Now available in CA, CT, FL, GA, IL MD, MI, MN, NC, OH, PA, WA, and WI

Driver's Education is a club-sponsored, safe driving program designed to help sports
car enthusiasts become better, safer, more consistent drivers, both on the track
and off. If you participate in Driver’s Ed with your high-performance vehicle,
you will want to purchase a Driver’s Education Auto Physical Damage policy to
cover loss or damage to your vehicle. Our Driver’s Ed policy pays for:

Damage arising from Driver’s Ed events
Standard auto policies may not cover on-track activity.

Replacement parts of like kind & quality
Standard auto policies pay for a parts of functional equivalent

The cost of using "expert" repair shops
Standard auto policies pay usual and customary labor rates

Pays claims on an "Agreed Amount" basis in the event of total loss
Standard auto policies pay "Actual Cash Value" (ACV), or replacement cost
minus depreciation

Storage & transit covered at no additional cost

* The Driver's Ed policy is underwritten by American Bankers Insurance company of
Florida,
except in Minnesota, where it is underwritten by American Reliable Insurance Company.

Programs > Driver's Education

Policy Information

Auto Physical Damage Insurance for Driver's Ed Enthusiasts

Now available in CA, CT, FL, GA, IL MD, MI, MN, NC, OH, PA, WA, and WI

Driver's Education is a club-sponsored, safe driving program designed to help sports
car enthusiasts become better, safer, more consistent drivers, both on the track
and off. If you participate in Driver’s Ed with your high-performance vehicle,
you will want to purchase a Driver’s Education Auto Physical Damage policy to
cover loss or damage to your vehicle. Our Driver’s Ed policy pays for:

Damage arising from Driver’s Ed events
Standard auto policies may not cover on-track activity.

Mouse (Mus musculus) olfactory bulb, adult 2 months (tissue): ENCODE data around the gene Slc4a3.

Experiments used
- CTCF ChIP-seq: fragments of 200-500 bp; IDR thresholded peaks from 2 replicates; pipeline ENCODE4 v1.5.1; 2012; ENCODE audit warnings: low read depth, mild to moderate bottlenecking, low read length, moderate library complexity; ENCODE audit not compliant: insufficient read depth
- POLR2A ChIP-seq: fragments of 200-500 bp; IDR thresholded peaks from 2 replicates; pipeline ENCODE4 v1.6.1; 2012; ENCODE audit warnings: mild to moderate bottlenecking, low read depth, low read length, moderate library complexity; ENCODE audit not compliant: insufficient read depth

Replacement parts of like kind & quality
Standard auto policies pay for a part or functional equivalent


The cost of using "expert" repair shops
Standard auto policies pay usual and customary labor rates


Pays claims on an "Agreed Amount" basis in the event of total loss
Standard auto policies pay "Actual Cash Value" (ACV), or replacement cost
minus depreciation



Storage & transit covered at no additional cost

* The Driver's Ed policy is underwritten by American Bankers Insurance company of
Florida,
except in Minnesota, where it is underwritten by American Reliable Insurance Company.







V. ELIGIBILITY AND APPLICANTS STATEMENT - PLEASE READ BEFORE SIGNING.
Vehicles insured by this program will be covered on a limited basis only while participating
in a Driver’s Education event, while on the event premises, in storage, or
in transit to and from an event. These vehicles will NOT be covered if used for
high-speed racing or for commercial purposes. I acknowledge that I have read this
application in its entirety and declare that to the best of my knowledge and belief
the information I provided herein is complete, true and correct. If American
Collectors Insurance, Inc. agrees to issue a policy to me, I understand the policy
issued will only provide physical damage coverage for the vehicles listed in the
Declarations of the policy. All other vehicles I drive will have insurance coverage
in force, maintained in my name, and in effect for the entire time any policy which
may be issued by American Collectors Insurance, Inc. to me will be in effect. There
is no coverage until specific notification is made by American Collectors
Insurance. Please enclose a recent color photograph of each side of the vehicle
and a check for the total premium. Thank you.
Note: If this policy is cancelled before its expiration date, a minimum earned premium
of $75 will apply.
Fraud Notice: Any person who knowingly and with intent to defraud any insurance
company or other person files an application for insurance or statement of claim
containing any materially false information or conceals, for the purpose of misleading,
information concerning any fact material thereto, commits a fraudulent
insurance act, which is a crime and subjects such person to criminal and substantial
civil penalties.
















:7: :7: :7: :7: :7: :7: :7: :7: :7: :7: :7: :7:

Now about Gingerman—some of the guys from the local club were going up there yesterday—last year they ended up running around the track in the snow. I’ll see how they did this year—I should’ve have sent you and Syed out there!!! :cool2:

And as for how fast I actually am at the track, well one day all of us M5’ers will have to get together somewhere and put ourselves to the test. That would do me in I think—I already had a crazy dream the other week that I was on the track challenging RRoberts and his Fall Line gang to races--boy I was talking some trash too--fortunately, I can't remember if I could beat any of them or not--don't you dare tell them about that Dick--how embarassing!!!

Hope you get a chance to get out there Bill!! And soon!! No bad dreams allowed though!!

Anita :p